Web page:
Deal Addict
Aug 28, 2007
1860 posts
256 upvotes
Calgary
bruizeman wrote:
Dec 23rd, 2014 1:52 pm
Some great points here.

But I wonder about your #4... the whole point of valuation is to assess the value of the future.
Agreed. But they shouldn't be combined at the same time. Step 1: You calculate what you understand to be the value of the item at this time. Step 2: You decide on a negotiating strategy, an offer price, and a final limit price beyond which you'll walk away from the deal.

Let's say we have some business we have decided to value at $100K. That is not necessarily what the "offer" price or even the eventual "sale" price of the business will be. The vendor could be overlooking an alternate customer target or channel due to his poor marketing skills, that you may know inside & out. Or maybe he has no Internet presence and you're a website guru. Or maybe he is going through a divorce. Or maybe he is moving to Australia and needs to dump his business in 30 days. Or the local mill or factory has just closed down and his former customers are now all unemployed. Or maybe you know an alternate use for his product that presents an untapped opportunity. Or he has 3 employees sitting around because he doesn't have the courage to initiate a layoff. The list is almost endless. This step is just as important and has as many variables (both tangible and intangible) as the valuation step. So you may start with a lowball bid of $50K because of the mill closure or divorce. Or you may put your walk-away price at $150K because you know how to save $60K in automated labour costs.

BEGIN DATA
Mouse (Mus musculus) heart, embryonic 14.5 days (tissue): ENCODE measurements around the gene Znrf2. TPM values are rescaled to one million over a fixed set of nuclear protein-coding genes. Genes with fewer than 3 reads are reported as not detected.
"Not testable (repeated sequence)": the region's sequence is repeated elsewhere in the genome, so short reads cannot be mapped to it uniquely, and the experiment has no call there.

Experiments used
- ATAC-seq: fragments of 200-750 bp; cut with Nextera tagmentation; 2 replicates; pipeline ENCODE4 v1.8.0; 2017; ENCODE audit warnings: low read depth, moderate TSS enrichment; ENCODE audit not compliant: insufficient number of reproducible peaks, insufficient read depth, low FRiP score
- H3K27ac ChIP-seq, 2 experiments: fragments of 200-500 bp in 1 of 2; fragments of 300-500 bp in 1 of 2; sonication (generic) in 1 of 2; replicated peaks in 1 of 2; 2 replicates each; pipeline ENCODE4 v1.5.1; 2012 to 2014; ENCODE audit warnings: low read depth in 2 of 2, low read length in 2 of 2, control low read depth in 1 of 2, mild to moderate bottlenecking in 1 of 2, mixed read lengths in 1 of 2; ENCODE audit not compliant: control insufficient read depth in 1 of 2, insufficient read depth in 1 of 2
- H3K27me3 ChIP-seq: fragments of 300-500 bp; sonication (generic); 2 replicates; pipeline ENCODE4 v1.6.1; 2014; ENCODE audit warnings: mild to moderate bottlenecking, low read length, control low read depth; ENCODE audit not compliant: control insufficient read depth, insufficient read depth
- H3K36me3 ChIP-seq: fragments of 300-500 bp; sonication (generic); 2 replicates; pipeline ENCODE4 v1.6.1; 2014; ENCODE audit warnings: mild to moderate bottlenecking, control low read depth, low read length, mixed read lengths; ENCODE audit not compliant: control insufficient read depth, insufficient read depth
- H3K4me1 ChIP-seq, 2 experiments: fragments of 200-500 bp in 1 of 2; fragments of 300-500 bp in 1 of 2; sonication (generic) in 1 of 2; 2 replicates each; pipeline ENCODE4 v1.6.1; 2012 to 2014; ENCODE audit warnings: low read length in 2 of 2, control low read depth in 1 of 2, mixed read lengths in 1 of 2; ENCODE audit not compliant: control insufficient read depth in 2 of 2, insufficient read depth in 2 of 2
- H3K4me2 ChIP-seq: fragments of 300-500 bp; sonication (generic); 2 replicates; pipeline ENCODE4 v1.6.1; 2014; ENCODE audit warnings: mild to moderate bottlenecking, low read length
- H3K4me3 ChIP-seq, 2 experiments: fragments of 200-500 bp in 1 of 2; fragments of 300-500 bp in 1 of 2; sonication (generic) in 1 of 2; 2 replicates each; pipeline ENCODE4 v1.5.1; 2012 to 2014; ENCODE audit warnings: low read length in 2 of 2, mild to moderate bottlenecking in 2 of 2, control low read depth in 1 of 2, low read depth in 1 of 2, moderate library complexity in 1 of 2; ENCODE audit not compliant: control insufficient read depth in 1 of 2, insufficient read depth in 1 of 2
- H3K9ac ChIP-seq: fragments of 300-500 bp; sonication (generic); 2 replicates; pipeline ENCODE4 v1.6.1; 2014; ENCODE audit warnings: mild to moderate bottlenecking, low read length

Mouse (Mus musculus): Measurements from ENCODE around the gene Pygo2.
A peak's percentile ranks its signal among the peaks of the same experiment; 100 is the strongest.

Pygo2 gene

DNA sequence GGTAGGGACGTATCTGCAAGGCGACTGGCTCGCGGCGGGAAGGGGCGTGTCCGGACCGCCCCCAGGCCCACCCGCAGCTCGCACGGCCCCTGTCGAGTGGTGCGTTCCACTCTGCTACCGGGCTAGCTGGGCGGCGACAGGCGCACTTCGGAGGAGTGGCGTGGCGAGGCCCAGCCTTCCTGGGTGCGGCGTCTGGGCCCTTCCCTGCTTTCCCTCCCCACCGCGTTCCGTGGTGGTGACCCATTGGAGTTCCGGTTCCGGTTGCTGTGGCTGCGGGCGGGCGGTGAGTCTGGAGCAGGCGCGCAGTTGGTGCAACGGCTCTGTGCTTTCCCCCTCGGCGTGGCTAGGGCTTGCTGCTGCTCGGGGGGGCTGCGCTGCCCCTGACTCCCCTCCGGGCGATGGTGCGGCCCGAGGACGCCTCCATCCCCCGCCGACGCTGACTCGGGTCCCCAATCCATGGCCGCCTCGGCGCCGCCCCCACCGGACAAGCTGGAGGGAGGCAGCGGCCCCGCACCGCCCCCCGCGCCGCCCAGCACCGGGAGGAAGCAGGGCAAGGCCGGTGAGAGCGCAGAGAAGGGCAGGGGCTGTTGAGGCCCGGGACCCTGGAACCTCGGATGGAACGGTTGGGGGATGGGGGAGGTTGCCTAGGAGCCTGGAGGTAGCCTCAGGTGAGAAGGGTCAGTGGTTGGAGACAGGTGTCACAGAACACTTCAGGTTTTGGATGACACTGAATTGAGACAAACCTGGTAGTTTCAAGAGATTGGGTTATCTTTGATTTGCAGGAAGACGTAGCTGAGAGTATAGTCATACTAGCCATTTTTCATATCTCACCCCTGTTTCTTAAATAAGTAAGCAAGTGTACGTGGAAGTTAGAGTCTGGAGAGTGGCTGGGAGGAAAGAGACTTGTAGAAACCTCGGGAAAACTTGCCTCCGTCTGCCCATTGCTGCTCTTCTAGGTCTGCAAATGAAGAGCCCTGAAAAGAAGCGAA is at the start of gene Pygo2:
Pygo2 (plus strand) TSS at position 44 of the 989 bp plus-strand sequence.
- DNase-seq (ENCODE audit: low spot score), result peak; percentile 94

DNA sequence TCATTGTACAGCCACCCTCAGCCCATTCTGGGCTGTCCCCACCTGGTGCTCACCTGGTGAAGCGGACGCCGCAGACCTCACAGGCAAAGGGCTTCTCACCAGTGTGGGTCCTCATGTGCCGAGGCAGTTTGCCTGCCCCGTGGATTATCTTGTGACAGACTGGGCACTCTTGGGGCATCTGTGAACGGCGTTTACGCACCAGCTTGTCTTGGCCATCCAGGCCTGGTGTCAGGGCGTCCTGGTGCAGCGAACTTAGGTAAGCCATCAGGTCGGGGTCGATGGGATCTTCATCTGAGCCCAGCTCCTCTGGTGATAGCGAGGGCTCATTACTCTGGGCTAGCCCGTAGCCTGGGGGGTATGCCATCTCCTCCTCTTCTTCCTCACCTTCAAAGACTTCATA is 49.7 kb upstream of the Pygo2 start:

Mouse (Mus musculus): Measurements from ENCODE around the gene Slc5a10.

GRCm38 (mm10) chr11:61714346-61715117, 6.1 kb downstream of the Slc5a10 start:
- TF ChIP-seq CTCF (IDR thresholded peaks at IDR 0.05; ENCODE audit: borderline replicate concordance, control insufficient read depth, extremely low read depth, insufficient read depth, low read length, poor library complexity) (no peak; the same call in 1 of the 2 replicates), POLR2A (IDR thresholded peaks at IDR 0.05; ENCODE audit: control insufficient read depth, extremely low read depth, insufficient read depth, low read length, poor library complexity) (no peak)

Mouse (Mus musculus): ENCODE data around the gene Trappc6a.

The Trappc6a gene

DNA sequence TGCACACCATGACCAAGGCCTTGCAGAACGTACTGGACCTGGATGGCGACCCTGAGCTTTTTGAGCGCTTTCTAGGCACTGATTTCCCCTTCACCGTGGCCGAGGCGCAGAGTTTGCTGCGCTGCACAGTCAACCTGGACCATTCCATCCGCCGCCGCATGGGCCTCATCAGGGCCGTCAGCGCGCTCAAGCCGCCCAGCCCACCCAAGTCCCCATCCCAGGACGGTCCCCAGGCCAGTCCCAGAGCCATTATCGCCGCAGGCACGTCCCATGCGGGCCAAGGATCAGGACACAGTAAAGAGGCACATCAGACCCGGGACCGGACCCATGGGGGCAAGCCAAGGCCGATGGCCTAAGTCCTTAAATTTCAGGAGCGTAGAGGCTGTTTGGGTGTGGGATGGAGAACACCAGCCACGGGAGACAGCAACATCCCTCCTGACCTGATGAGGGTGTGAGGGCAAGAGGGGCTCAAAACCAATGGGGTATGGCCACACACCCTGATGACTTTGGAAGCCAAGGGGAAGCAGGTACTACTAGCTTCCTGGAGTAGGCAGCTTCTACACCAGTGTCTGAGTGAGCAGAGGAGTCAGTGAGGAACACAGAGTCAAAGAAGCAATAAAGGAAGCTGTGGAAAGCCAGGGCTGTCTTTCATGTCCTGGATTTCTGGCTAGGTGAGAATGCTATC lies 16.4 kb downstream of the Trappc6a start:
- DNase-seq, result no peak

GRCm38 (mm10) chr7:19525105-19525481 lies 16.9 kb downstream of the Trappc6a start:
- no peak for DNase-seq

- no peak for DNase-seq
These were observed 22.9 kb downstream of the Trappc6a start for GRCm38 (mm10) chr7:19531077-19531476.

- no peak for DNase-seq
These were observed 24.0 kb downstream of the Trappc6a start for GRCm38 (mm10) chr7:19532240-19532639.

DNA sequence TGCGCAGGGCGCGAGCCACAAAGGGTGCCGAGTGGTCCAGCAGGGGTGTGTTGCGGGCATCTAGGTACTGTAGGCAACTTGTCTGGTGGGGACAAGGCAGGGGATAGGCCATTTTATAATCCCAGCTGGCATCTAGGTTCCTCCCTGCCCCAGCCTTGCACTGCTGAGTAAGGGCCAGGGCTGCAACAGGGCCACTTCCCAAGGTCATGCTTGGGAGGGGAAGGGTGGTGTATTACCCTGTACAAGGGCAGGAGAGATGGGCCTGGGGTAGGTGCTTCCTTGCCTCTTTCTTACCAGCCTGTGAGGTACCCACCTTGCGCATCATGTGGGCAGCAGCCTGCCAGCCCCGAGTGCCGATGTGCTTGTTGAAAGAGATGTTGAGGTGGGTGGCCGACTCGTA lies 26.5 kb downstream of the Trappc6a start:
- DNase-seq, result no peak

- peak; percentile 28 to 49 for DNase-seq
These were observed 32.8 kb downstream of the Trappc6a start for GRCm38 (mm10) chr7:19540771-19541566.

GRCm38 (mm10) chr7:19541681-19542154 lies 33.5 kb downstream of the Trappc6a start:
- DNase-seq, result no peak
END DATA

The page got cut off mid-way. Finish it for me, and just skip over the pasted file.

I guess the main thing to remember is to not get emotionally involved. Opportunities are like streetcars... there is always another one coming along. Don't rush into anything.